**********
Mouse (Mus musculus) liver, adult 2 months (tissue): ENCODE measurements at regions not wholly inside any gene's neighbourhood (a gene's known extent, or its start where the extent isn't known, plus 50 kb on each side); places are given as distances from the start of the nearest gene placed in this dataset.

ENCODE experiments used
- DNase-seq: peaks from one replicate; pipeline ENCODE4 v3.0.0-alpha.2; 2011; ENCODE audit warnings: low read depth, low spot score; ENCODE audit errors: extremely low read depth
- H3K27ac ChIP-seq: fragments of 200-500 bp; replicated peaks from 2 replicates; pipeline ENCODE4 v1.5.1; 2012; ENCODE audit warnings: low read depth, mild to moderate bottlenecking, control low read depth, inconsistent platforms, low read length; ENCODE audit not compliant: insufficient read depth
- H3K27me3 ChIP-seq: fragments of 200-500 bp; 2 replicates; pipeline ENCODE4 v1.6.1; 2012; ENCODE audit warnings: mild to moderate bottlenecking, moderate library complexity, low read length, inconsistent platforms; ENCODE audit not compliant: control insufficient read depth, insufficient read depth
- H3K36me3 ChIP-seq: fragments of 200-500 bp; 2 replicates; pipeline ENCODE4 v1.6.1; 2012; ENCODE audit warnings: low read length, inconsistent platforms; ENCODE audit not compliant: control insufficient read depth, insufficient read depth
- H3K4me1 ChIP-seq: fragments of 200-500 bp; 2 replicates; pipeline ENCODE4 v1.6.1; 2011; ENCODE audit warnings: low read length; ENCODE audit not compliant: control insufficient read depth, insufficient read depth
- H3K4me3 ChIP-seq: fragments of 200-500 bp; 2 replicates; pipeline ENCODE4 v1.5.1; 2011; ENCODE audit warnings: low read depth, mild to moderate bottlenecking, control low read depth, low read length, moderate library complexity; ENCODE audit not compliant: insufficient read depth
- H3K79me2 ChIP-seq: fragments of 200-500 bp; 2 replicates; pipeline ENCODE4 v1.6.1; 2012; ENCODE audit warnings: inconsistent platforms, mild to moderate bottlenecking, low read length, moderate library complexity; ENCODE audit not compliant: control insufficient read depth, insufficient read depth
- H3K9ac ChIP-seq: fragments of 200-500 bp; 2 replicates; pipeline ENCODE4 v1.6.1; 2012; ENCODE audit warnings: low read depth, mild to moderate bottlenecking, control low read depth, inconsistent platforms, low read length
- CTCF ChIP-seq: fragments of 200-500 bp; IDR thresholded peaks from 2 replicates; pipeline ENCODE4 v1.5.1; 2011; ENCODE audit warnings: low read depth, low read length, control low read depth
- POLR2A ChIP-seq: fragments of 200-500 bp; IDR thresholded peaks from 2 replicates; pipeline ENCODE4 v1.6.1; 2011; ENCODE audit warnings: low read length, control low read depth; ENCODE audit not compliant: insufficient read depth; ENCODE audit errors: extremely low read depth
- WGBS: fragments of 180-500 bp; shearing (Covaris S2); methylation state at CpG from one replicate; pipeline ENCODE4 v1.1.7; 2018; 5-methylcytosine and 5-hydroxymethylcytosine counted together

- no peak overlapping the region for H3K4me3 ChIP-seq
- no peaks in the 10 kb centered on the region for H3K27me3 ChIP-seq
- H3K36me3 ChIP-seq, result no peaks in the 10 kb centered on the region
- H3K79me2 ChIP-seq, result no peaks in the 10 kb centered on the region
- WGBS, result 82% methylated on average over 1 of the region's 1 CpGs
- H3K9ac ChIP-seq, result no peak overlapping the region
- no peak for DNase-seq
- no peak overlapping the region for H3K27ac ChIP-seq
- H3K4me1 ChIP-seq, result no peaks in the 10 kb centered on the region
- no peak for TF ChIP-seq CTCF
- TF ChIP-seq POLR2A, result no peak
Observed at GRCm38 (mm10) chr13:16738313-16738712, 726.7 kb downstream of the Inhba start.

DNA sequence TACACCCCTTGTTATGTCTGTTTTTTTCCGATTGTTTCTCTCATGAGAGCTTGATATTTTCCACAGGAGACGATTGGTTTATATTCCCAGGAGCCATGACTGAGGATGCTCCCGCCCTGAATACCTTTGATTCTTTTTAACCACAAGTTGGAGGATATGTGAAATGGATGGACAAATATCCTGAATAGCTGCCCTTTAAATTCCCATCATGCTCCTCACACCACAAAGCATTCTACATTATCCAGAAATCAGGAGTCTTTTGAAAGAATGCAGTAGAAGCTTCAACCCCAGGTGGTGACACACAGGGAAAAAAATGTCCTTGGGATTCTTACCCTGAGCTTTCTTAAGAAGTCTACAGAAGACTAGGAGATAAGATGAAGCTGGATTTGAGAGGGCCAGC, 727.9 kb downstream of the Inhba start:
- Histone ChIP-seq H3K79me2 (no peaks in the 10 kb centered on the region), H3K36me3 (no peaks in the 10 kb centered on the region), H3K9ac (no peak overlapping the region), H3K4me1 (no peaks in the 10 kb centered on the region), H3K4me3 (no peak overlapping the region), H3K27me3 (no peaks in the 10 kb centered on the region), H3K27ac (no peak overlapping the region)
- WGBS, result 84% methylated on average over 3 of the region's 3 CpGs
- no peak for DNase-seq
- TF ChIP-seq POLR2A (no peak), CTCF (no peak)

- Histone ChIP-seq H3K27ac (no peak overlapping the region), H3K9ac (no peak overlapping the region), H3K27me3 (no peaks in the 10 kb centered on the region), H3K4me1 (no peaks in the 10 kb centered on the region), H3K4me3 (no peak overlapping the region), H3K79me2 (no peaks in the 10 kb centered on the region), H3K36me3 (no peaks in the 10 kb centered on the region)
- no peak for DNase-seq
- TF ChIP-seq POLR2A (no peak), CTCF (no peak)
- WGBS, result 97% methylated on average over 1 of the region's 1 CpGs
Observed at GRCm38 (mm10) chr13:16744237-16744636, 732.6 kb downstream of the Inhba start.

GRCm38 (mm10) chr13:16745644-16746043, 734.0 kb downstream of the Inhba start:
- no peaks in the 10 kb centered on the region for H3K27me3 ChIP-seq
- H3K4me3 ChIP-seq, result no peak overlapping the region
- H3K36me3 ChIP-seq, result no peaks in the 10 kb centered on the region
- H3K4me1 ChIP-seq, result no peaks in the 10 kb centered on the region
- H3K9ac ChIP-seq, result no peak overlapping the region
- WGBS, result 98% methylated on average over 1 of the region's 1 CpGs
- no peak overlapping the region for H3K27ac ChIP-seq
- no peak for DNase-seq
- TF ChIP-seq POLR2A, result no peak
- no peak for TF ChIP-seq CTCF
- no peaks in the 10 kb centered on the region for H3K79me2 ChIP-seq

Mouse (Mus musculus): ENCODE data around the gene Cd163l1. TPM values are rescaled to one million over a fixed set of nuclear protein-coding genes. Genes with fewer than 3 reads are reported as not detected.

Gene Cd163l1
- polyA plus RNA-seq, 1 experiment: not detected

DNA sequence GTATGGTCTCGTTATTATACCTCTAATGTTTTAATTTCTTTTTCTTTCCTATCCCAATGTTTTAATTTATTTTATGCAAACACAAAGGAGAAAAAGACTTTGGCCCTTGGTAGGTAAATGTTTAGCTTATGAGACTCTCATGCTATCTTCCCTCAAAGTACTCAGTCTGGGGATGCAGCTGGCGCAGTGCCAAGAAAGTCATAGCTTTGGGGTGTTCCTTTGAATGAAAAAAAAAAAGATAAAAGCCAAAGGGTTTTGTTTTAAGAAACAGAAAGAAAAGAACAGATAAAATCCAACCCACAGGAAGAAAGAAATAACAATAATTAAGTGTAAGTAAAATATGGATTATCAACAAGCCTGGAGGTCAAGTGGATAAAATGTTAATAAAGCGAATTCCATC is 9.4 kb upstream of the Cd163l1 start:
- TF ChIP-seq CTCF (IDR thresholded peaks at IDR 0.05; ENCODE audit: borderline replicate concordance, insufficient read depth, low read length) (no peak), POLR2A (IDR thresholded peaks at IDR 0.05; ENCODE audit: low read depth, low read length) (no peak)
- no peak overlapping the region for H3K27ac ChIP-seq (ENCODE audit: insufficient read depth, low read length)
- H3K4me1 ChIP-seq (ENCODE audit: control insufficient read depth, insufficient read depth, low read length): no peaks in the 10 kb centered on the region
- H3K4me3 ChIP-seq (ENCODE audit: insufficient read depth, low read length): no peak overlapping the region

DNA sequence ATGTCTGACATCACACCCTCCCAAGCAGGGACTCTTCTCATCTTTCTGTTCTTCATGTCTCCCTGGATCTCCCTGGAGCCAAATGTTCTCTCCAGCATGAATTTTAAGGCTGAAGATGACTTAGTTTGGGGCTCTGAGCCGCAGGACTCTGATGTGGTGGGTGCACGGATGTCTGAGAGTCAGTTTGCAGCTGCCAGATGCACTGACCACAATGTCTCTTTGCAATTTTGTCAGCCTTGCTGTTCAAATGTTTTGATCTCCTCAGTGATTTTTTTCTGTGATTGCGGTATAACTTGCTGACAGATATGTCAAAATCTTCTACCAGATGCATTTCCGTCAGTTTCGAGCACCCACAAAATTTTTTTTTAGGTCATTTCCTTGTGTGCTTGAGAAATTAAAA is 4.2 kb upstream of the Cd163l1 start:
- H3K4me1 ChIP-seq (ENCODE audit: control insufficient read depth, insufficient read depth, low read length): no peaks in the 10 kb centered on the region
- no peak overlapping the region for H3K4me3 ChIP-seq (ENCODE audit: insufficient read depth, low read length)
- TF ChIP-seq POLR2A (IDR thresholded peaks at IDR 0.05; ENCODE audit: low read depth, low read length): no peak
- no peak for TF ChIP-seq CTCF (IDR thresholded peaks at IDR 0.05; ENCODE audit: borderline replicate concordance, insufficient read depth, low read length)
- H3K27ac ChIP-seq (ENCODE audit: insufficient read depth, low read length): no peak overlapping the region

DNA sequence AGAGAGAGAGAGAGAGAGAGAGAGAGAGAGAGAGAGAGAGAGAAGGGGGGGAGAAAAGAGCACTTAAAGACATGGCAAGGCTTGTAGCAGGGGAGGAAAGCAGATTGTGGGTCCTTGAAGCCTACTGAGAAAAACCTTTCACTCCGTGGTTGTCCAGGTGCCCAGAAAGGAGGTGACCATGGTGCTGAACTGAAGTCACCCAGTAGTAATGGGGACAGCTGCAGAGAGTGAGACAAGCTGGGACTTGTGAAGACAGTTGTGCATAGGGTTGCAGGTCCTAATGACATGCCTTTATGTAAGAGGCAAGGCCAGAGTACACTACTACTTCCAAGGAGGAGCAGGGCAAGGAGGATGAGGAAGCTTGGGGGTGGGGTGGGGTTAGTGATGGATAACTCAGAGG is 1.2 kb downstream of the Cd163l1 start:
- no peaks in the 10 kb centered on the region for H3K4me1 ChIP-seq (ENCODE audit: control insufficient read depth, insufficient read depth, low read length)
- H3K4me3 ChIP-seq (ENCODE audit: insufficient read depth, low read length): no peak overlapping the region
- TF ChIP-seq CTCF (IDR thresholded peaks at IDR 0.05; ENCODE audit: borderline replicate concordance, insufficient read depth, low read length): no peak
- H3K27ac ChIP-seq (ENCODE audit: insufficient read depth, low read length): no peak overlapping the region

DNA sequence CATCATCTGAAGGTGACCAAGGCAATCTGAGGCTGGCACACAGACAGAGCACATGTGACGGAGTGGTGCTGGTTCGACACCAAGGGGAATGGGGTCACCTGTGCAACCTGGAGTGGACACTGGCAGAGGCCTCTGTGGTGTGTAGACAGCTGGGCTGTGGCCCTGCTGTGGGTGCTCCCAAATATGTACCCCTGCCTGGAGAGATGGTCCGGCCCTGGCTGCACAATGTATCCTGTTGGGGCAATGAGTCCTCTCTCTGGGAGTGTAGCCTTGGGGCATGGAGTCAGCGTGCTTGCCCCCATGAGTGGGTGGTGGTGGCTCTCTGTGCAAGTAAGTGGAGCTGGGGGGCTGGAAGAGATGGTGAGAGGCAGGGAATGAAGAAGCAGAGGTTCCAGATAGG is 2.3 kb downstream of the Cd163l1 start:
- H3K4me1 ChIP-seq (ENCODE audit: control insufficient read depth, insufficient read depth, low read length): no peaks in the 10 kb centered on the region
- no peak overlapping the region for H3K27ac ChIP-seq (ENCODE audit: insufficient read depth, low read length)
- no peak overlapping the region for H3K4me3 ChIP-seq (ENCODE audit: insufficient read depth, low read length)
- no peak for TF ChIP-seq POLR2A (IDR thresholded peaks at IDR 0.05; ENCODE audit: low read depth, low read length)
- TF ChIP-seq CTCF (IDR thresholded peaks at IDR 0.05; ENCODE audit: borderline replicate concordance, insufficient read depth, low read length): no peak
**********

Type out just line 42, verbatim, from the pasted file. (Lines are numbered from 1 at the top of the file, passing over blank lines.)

- WGBS, result 98% methylated on average over 1 of the region's 1 CpGs